April 12, 2013

Kleos (& Gerard Butler's 300 Abs) = K: Blogging from A to Z

K is always a toughie, so I'm excited to visit other K posts today. If K equally intrigues you, please visit the Blogging from A to Z participant list for some great takes on K.

A literary device that begins with K... hmmm. As hard as I tried, I couldn't come up with anything, so I hit the Internet. I found a few (some were pushing it... like alternate spellings for c words) but decided on...

(Greek, "What others hear about you"): Renown, honor, glory, and fair reputation achieved through great deeds--especially battle but to a lesser extent in Olympic games, poetry contests, and literature. The Greeks thought of kleos as something transferred from a father to a son, and the son would inherit the duty for carrying on and building upon the "glory" of the father. In Greek literature, kleos becomes a predominant concern of epic heroes like Achilles, who must choose between achieving kleos but dying in battle, or having a long and happy life but having his name fade after a few generations.

When I looked this up, the definition redirected me to see fame/shame culture. According to this site, fame/shame culture is the anthropological term for a culture in which masculine behavior revolves around a code of martial honor. These cultures embody the idea of death before dishonor. Such civilizations often glorify military prowess and romanticize death in battle. Typically, such a society rewards men who display bravery by (a) engaging in risk-taking behavior to enhance one's reputation, (b) facing certain death in preference to accusations of cowardice, and (c) displaying loyalty to one's king, chieftain, liege lord, or other authoritative figure in the face of adversity.

Of course, I thought about 300. Then I thought about Gerard Butler's abs and got distracted for quite a while.

But, back to kleos. I found this concept interesting. Is there a modern form of this? Even those in the military, although willing to die for what they believe in, don't often get the respect and "fame" associated with laying their lives on the line. 

So, other than authors writing historical fiction or about some Middle East cultures, this literary device is beginning to die a cultural death. Right? 

A possible exception... those stories that bring Greek culture to the modern world. Think The Lightning Thief. Or, interpreted loosely, any story about a son feeling pressured by his father's legacy (since the term is male-based). Consider Prince William, a man destined to be King... he has to live up more to his female ancestors (the Queen and his mother) than any man (Prince Charles. Um, no).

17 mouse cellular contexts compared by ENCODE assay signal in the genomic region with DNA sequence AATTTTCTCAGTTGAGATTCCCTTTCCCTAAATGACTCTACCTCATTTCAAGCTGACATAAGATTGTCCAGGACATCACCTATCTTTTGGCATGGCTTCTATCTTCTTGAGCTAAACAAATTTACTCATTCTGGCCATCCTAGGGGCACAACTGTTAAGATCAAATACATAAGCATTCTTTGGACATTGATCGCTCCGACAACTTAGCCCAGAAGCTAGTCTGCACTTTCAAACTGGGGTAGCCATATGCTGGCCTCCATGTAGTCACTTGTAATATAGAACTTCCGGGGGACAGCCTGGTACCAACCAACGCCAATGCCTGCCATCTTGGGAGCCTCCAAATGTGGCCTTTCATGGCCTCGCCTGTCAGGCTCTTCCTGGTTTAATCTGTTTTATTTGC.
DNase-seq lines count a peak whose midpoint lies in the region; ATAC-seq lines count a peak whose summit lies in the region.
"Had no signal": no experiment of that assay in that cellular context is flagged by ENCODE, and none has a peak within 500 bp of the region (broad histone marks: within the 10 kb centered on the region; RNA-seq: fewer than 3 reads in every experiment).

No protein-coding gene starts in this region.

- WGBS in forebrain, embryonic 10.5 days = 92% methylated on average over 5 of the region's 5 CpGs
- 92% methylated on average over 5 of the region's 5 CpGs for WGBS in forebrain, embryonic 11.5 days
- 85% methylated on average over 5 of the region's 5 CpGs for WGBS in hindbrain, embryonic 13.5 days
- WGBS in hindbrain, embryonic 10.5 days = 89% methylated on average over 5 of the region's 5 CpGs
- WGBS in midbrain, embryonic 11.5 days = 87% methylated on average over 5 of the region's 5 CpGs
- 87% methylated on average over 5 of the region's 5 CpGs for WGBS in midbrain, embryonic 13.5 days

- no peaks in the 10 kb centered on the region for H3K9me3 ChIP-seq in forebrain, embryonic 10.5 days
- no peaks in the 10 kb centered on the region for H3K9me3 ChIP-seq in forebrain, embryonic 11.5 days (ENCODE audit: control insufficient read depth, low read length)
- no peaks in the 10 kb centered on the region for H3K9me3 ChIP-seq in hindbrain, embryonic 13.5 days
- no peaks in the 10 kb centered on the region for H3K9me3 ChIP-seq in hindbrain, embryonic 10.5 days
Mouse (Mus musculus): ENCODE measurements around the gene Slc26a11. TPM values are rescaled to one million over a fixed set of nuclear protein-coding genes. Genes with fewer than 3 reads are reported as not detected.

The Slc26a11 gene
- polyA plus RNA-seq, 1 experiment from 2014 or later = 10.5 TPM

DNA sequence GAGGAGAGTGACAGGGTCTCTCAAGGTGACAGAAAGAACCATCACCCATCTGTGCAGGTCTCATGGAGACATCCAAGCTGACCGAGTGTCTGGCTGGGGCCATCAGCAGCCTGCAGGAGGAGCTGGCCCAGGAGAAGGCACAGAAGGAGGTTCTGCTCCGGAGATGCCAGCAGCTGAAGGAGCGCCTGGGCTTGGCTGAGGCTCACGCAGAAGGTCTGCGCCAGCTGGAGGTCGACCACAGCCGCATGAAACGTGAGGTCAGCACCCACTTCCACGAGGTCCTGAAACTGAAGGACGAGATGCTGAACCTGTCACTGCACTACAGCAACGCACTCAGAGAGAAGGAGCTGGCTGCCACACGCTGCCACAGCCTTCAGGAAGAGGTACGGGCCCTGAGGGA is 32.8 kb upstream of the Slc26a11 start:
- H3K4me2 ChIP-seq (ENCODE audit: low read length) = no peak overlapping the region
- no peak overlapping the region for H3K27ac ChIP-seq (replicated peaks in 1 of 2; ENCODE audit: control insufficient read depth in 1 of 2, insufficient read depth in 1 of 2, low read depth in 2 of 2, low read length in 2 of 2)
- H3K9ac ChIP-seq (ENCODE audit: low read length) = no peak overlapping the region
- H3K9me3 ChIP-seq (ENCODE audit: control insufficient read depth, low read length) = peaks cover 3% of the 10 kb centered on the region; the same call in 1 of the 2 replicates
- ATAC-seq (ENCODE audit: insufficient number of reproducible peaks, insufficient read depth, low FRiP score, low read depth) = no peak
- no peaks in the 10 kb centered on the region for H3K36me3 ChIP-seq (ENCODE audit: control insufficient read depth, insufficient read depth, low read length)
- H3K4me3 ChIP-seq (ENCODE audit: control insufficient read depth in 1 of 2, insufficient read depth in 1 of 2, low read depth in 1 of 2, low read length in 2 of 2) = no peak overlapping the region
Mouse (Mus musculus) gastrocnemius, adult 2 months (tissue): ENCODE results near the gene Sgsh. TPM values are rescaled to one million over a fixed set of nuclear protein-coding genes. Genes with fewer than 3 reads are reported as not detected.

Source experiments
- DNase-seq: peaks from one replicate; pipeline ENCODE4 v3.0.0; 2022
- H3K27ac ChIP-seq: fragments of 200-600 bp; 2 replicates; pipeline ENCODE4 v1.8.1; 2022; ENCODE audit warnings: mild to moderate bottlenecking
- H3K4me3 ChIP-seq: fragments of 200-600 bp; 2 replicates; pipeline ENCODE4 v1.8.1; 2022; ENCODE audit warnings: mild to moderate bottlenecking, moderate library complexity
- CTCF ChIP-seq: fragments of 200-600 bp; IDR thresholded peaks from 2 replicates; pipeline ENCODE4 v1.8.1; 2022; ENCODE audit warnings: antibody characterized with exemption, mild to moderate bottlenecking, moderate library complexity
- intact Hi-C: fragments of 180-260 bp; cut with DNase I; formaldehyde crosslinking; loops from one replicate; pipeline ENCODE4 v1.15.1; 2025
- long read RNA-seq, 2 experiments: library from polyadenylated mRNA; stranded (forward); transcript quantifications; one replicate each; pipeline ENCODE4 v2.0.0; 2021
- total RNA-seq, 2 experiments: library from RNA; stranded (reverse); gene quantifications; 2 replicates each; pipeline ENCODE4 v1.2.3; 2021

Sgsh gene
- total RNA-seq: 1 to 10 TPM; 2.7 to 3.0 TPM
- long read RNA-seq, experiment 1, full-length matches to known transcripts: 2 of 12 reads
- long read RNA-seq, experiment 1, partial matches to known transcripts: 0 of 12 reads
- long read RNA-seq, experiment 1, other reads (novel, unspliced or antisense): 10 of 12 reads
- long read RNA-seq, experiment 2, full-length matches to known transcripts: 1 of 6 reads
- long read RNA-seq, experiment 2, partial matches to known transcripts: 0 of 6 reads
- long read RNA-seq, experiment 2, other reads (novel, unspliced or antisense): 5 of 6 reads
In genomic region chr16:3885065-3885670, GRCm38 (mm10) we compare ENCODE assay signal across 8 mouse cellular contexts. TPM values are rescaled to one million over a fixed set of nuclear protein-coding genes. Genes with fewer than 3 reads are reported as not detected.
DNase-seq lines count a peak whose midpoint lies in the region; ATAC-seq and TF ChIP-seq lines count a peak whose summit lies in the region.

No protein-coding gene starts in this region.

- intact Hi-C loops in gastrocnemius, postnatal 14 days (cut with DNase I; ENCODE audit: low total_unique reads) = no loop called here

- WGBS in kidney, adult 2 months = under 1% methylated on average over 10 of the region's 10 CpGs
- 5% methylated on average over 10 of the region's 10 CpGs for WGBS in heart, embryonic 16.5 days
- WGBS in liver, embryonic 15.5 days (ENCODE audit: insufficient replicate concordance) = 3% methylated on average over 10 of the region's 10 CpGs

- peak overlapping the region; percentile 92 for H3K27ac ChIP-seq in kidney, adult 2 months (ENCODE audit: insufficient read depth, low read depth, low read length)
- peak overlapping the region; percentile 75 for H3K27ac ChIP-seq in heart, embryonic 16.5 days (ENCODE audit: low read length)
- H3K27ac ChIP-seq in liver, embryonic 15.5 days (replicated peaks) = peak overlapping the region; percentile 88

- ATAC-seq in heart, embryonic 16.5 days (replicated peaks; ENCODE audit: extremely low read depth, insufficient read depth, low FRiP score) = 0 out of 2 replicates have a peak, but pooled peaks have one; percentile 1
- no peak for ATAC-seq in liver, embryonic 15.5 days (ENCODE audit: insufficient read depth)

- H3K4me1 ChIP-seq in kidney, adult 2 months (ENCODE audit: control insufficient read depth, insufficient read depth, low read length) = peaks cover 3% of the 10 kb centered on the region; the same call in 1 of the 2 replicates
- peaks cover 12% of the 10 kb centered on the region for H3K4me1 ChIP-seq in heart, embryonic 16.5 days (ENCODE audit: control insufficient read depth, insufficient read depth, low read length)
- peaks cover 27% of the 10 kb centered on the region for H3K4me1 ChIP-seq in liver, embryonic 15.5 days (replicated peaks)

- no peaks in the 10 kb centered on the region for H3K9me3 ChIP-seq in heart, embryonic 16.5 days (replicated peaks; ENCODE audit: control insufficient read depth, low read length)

Oh, and since I mentioned it, I thought it only polite to share Gerard Butler's abs. I figured it was best to save for the end so my female readers wouldn't be too distracted. Enjoy!


Anonymous said...

I love the abs. I think it depends on what you consider 'martial' - the literal idea is, of course, military stuff. There are still a lot of movies out there like that. Books too. At least, if I am getting the definition right and where you are going with it... But if you look at how different cultures in America view 'macho' or 'manly' behavior, you could probably make a case for this to be included in music videos, etc. I may not agree with the vision, but it might apply... what do you think? Smooches and hugz in gratitude for the eye candy - all the joy, none of the calories! :-)

Unknown said...

Gerard Butler...... yum.
Great post. I like your theme, I can't wait to see what comes next.
Peanut Butter and Whine

Unknown said...

I think putting the abs at the end might have backfired, because I'm sure that's where most comments will be focused. :) Interesting word though. I love learning something new.

Have fun with a-z.

Silvia Writes said...

Gerard Butler's abs would've distracted me, too. In fact ... nice picture ... wow ... what was I saying.
Silvia @ Silvia Writes

Tia Bach said...

Thanks to everyone for visiting!

Jessica, I think you are right. I should have put Gerard's abs first and then made my point. But I was glad to give everyone some eye candy to help get through A to Z. ;-)

Jo Michaels said...

I've done a ton of research on the Spartans. They were an interesting bunch of people. Not just the men, and their visions of glory, but the women, too. Being a Spartan woman was like being a tiger in a room full of sheep. They were just as ruthless and hard as the Spartan men. :) Love those ladies... Great post. WRITE ON!

Anonymous said...

Funny where you get directed to online. I run a charity called Kleos MFG (Kleos Microfinance Group) that does development work in Uganda and got a google alert about your blog. Interesting about the martial aspect of Kleos...